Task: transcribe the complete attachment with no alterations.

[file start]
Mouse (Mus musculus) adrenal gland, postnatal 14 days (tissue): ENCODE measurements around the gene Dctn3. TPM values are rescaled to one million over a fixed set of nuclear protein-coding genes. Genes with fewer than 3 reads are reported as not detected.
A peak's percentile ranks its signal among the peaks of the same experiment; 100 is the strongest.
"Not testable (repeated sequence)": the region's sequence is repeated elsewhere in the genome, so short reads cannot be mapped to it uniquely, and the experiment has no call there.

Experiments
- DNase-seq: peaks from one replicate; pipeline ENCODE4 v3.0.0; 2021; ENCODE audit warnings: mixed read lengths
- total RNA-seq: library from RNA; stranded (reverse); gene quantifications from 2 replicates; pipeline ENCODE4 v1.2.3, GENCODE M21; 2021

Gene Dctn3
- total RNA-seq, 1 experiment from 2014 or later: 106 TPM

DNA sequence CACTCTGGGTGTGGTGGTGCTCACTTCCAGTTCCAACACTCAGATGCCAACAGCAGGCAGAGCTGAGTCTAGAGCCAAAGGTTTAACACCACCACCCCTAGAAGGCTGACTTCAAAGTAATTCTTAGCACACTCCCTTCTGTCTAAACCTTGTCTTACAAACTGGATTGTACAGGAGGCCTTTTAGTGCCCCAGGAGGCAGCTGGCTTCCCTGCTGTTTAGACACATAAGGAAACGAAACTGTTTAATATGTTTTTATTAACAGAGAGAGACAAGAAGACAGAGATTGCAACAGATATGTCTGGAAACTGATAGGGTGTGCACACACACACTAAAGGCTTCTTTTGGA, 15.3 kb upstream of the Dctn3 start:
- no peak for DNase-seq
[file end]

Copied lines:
Mouse (Mus musculus) adrenal gland, postnatal 14 days (tissue): ENCODE measurements around the gene Dctn3. TPM values are rescaled to one million over a fixed set of nuclear protein-coding genes. Genes with fewer than 3 reads are reported as not detected.
A peak's percentile ranks its signal among the peaks of the same experiment; 100 is the strongest.
"Not testable (repeated sequence)": the region's sequence is repeated elsewhere in the genome, so short reads cannot be mapped to it uniquely, and the experiment has no call there.

Experiments
- DNase-seq: peaks from one replicate; pipeline ENCODE4 v3.0.0; 2021; ENCODE audit warnings: mixed read lengths
- total RNA-seq: library from RNA; stranded (reverse); gene quantifications from 2 replicates; pipeline ENCODE4 v1.2.3, GENCODE M21; 2021

Gene Dctn3
- total RNA-seq, 1 experiment from 2014 or later: 106 TPM

DNA sequence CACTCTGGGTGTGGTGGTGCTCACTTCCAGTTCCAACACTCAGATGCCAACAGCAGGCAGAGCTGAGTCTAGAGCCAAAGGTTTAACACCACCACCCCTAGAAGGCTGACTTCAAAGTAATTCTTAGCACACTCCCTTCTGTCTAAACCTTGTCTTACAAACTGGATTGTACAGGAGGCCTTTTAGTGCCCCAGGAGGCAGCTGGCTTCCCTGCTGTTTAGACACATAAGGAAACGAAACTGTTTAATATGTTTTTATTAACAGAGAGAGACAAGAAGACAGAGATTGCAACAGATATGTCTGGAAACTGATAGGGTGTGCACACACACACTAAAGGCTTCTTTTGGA, 15.3 kb upstream of the Dctn3 start:
- no peak for DNase-seq